How Automotive Production Lines Work

Workers are photographed on a flywheel assembly line at the Ford Motor Company's Highland Park, Mich., plant in 1913. See more electric car pictures.
AP Photo/Ford Archives

If you need something nowadays, typically it's pretty easy to get. You simply hop in the car, hit up Target or Wal-Mart, and in a little while you have what you need. You don't really need to think about how it's made -- unless you're a big fan of "How It's Made" on the Science Channel, that is.

But even if you worked at the factory that produced whatever it is you bought, chances are you might not have a complete understanding of how the entire product was made. That's because many factories today work using assembly or production lines. On these lines, workers assemble or produce just one part of the whole product. In many cases, they only work on that one part, day after day or even year after year. So, while someone may work for many years at a plant that builds a specific product, they might never have a complete understanding of what it takes to build that product from start to finish.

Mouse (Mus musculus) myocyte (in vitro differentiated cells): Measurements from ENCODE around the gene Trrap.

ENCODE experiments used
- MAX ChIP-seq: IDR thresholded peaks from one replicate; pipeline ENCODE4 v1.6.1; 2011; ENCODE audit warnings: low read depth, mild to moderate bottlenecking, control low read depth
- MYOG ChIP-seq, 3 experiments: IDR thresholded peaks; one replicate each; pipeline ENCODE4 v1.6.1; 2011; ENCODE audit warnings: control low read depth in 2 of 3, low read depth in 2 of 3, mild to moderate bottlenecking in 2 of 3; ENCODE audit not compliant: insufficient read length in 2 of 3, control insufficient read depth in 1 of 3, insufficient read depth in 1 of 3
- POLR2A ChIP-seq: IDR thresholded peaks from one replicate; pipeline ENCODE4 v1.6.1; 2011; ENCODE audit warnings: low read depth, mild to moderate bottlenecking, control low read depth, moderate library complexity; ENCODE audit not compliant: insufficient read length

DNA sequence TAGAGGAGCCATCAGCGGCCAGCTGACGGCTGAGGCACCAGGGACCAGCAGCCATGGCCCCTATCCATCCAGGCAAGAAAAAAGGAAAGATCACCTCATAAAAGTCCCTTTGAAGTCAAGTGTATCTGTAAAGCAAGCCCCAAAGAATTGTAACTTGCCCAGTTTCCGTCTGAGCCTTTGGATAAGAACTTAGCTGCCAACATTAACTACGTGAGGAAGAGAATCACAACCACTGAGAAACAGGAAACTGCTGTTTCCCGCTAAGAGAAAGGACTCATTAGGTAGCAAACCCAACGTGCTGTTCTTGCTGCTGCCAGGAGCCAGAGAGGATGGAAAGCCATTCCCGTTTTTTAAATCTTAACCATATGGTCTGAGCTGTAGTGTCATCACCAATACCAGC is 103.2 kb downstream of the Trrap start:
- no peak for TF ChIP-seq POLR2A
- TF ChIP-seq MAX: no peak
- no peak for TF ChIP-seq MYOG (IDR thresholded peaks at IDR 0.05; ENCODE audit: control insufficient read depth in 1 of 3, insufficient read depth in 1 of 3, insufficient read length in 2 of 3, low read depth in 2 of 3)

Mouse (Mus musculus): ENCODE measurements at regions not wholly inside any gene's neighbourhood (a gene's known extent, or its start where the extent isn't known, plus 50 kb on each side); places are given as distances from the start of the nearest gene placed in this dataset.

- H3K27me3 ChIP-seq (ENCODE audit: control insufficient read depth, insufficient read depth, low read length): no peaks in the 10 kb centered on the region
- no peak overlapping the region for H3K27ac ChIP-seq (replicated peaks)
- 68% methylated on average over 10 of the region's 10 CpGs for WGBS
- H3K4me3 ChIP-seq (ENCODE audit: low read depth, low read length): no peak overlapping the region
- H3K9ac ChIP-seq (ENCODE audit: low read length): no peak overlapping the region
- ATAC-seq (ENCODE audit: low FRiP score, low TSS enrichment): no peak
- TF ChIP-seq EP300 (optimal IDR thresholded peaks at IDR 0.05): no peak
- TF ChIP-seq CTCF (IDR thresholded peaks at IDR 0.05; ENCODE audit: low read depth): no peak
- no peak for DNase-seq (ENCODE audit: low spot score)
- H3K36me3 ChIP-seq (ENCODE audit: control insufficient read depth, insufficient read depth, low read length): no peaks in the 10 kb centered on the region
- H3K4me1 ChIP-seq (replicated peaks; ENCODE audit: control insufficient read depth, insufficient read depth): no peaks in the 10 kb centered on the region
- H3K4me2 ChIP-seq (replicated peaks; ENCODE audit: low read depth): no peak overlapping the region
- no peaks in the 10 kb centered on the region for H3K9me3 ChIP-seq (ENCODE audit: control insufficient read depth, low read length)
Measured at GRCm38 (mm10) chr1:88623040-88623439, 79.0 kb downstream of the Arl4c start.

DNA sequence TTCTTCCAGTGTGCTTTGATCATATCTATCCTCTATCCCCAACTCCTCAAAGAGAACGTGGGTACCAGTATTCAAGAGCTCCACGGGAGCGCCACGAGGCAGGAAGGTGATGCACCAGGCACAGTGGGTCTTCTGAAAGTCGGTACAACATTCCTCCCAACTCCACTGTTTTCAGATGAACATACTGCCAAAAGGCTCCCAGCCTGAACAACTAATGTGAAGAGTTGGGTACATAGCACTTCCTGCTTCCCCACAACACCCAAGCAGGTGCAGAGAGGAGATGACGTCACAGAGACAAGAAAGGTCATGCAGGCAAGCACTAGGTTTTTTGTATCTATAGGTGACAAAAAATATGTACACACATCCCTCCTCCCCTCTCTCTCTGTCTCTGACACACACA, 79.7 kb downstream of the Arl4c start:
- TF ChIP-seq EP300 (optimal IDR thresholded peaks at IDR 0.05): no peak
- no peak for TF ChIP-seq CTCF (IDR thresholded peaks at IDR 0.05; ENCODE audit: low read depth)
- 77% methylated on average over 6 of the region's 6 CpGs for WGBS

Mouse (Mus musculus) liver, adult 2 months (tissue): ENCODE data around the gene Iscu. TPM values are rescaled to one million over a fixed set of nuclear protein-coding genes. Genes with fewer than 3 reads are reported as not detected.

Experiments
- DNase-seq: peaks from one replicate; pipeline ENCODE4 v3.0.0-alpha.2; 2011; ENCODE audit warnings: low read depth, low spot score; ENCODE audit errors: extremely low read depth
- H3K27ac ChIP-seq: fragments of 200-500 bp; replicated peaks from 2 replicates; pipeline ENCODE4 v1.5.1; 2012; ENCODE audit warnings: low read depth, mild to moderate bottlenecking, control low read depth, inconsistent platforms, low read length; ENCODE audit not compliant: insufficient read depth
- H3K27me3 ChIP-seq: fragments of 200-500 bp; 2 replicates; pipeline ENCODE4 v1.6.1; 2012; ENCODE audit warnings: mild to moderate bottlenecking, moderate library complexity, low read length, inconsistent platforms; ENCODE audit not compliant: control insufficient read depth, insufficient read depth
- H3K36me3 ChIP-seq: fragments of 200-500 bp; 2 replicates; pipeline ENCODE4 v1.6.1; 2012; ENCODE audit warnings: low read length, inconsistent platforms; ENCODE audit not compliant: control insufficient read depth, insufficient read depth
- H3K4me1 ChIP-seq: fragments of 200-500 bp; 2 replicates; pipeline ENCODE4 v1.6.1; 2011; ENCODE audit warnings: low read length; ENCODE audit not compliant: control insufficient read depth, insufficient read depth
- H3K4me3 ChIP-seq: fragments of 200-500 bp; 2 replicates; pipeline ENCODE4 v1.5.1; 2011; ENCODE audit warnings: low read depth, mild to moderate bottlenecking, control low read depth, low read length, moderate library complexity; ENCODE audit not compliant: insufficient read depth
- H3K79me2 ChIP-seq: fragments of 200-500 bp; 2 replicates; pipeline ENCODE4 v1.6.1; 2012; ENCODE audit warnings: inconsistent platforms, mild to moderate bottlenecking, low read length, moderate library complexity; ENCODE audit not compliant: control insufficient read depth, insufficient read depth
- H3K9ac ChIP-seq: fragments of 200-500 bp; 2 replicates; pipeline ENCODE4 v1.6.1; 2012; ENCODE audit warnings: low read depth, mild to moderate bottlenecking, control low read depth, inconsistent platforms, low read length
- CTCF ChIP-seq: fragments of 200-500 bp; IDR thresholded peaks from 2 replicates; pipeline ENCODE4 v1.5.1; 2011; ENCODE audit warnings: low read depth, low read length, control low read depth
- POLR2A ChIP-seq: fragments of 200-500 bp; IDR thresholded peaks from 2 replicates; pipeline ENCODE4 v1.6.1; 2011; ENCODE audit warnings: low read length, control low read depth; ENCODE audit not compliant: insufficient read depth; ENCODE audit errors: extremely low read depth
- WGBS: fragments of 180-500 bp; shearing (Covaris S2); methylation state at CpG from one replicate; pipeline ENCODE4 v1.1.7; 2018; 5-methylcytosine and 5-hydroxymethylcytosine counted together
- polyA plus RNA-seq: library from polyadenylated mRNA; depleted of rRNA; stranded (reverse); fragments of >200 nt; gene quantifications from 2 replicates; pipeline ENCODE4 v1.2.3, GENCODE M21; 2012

We've all seen production or assembly lines, either in documentaries or in movies like Charlie Chaplain's "Modern Times," or in the famous chocolate factory scene from "I Love Lucy." But one of the most interesting and complex products that's built in a line system is cars and trucks. Automotive production lines revolutionized the automotive industry, as well as American life. They made building cars more efficient. Because of the increase in efficiency, the cost to produce a car went down and when production costs were lowered, so was the retail price of the cars. This price reduction meant more people could afford to buy a vehicle of their own. Also, because of the massive number of workers needed to staff these lines, millions of Americans moved away from farms and into the cities, transforming the economy from one based on agriculture to one based on manufacturing. At the same time, the relatively high wages and good benefits offered by automotive manufacturers helped pull many families into the American middle class, changing America's social makeup for generations to come.